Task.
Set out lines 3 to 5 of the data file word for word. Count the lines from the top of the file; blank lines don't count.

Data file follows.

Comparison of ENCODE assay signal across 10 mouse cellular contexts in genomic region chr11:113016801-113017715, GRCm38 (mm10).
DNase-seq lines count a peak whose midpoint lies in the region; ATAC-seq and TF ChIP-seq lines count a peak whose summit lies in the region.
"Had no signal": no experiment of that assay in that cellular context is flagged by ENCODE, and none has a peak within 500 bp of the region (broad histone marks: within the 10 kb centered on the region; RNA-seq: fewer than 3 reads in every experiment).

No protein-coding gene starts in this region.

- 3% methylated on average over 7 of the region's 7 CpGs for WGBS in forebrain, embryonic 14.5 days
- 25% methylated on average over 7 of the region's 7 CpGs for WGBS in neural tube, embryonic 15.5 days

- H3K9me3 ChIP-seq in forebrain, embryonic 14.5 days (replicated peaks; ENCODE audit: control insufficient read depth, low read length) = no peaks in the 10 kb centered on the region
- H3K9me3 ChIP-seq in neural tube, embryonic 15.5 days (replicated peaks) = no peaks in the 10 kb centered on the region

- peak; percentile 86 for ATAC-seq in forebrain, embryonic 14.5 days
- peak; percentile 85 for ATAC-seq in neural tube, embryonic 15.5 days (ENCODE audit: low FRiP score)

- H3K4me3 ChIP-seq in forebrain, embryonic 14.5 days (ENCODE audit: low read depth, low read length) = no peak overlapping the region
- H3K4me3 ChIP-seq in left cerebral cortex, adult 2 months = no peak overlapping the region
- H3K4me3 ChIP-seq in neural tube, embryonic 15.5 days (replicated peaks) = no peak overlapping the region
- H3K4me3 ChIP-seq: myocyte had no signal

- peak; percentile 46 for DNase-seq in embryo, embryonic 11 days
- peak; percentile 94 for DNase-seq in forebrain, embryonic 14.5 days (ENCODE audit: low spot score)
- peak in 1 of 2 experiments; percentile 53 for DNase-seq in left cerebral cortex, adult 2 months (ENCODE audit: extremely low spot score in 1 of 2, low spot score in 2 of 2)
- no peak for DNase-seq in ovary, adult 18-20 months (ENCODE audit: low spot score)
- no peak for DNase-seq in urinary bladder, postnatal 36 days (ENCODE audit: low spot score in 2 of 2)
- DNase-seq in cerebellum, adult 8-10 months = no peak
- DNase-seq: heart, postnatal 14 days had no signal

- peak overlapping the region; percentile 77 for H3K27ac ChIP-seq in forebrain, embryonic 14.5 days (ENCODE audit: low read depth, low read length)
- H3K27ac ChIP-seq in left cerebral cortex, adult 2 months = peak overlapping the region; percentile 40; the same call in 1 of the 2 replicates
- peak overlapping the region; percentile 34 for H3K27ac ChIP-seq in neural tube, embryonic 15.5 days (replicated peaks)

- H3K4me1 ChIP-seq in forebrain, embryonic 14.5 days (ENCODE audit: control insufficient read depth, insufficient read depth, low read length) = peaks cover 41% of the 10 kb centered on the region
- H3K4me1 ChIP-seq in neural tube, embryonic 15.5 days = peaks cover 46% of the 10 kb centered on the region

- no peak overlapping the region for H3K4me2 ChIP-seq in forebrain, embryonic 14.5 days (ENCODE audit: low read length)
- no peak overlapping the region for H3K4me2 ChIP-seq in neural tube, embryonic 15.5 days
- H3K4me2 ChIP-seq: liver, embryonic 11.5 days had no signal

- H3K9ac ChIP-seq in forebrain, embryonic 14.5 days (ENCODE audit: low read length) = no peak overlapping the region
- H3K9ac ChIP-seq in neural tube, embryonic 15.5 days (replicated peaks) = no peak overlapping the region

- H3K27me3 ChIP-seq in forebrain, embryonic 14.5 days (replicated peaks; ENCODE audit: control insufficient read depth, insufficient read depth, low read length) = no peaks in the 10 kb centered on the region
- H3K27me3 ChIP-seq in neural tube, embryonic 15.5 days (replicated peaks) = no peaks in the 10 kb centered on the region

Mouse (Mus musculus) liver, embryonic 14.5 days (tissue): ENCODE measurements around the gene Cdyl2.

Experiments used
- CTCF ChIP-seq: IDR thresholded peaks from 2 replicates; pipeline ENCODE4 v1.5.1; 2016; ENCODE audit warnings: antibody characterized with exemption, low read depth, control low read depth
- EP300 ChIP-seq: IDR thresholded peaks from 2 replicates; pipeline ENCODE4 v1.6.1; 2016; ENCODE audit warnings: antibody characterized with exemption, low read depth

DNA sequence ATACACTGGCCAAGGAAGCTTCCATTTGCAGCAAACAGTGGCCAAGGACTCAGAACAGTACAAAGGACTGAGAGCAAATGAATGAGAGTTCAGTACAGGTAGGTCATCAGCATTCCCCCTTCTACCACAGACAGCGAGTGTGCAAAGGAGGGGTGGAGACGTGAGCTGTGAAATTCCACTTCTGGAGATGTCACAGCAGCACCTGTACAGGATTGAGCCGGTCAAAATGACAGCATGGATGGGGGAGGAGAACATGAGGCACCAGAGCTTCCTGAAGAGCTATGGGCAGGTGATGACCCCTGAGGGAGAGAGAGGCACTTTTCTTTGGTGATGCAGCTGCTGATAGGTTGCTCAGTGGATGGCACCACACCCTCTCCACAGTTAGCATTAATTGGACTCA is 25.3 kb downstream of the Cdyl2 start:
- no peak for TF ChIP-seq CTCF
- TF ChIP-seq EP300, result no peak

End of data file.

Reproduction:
"Had no signal": no experiment of that assay in that cellular context is flagged by ENCODE, and none has a peak within 500 bp of the region (broad histone marks: within the 10 kb centered on the region; RNA-seq: fewer than 3 reads in every experiment).

No protein-coding gene starts in this region.

- 3% methylated on average over 7 of the region's 7 CpGs for WGBS in forebrain, embryonic 14.5 days